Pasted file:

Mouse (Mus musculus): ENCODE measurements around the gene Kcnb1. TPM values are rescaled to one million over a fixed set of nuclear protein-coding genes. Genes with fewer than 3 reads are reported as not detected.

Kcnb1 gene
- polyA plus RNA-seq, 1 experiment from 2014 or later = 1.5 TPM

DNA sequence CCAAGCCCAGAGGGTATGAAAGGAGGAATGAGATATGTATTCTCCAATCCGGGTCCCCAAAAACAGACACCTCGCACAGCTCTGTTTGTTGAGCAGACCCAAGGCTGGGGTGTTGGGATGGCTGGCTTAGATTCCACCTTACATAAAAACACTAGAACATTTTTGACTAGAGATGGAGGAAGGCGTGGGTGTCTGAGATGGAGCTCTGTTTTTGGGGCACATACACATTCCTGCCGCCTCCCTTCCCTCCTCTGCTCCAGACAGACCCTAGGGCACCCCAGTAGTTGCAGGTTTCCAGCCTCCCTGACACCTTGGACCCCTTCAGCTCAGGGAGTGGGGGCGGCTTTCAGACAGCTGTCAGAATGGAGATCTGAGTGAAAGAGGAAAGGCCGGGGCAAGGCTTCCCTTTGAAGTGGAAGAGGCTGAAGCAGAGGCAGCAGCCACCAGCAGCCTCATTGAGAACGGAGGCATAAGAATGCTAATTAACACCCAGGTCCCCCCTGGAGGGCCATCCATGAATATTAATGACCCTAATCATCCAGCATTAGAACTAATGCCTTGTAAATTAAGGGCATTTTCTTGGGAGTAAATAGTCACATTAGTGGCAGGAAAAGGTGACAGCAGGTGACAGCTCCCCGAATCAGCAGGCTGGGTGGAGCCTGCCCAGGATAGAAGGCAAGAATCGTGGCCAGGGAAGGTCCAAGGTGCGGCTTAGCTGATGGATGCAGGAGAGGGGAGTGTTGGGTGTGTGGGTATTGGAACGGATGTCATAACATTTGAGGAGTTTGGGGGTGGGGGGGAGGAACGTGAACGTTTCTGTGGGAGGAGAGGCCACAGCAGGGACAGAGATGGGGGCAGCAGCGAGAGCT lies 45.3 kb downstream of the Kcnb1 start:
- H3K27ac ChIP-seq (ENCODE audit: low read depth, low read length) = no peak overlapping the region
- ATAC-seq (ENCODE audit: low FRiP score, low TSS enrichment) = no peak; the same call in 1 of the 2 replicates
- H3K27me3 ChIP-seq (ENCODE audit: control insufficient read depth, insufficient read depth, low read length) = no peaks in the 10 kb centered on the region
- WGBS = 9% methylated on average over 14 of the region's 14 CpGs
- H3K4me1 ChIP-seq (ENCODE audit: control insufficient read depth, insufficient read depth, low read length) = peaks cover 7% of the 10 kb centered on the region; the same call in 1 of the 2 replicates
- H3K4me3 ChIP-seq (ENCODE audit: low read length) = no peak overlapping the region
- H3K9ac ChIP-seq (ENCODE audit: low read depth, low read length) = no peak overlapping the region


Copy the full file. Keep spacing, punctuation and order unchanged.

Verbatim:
Mouse (Mus musculus): ENCODE measurements around the gene Kcnb1. TPM values are rescaled to one million over a fixed set of nuclear protein-coding genes. Genes with fewer than 3 reads are reported as not detected.

Kcnb1 gene
- polyA plus RNA-seq, 1 experiment from 2014 or later = 1.5 TPM

DNA sequence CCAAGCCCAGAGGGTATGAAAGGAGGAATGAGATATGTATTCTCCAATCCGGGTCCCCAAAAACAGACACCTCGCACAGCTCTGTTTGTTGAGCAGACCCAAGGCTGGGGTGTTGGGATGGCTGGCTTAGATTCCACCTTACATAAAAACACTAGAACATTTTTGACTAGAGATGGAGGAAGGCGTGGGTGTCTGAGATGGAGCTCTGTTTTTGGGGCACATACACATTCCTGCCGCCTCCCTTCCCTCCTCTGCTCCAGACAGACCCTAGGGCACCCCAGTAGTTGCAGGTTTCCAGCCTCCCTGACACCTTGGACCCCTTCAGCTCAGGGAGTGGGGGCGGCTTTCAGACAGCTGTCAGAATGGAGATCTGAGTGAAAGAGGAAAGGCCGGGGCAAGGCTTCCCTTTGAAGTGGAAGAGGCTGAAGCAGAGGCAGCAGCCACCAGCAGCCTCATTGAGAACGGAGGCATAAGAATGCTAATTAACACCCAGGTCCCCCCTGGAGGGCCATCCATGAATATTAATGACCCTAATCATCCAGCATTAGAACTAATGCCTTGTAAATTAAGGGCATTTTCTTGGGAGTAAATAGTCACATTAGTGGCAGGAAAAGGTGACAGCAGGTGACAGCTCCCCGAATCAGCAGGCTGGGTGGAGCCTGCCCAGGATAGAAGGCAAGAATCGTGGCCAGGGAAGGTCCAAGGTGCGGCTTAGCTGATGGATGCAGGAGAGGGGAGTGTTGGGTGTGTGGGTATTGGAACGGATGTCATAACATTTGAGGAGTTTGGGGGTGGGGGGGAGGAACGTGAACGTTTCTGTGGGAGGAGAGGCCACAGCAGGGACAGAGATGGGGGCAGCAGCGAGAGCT lies 45.3 kb downstream of the Kcnb1 start:
- H3K27ac ChIP-seq (ENCODE audit: low read depth, low read length) = no peak overlapping the region
- ATAC-seq (ENCODE audit: low FRiP score, low TSS enrichment) = no peak; the same call in 1 of the 2 replicates
- H3K27me3 ChIP-seq (ENCODE audit: control insufficient read depth, insufficient read depth, low read length) = no peaks in the 10 kb centered on the region
- WGBS = 9% methylated on average over 14 of the region's 14 CpGs
- H3K4me1 ChIP-seq (ENCODE audit: control insufficient read depth, insufficient read depth, low read length) = peaks cover 7% of the 10 kb centered on the region; the same call in 1 of the 2 replicates
- H3K4me3 ChIP-seq (ENCODE audit: low read length) = no peak overlapping the region
- H3K9ac ChIP-seq (ENCODE audit: low read depth, low read length) = no peak overlapping the region